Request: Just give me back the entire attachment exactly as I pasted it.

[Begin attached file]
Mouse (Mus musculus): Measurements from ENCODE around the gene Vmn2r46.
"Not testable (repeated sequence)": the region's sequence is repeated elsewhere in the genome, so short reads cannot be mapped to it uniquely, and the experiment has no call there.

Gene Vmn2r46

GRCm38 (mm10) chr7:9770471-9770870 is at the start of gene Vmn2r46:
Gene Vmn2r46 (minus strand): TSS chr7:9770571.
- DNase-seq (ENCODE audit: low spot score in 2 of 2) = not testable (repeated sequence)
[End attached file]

Mouse (Mus musculus): Measurements from ENCODE around the gene Vmn2r46.
"Not testable (repeated sequence)": the region's sequence is repeated elsewhere in the genome, so short reads cannot be mapped to it uniquely, and the experiment has no call there.

Gene Vmn2r46

GRCm38 (mm10) chr7:9770471-9770870 is at the start of gene Vmn2r46:
Gene Vmn2r46 (minus strand): TSS chr7:9770571.
- DNase-seq (ENCODE audit: low spot score in 2 of 2) = not testable (repeated sequence)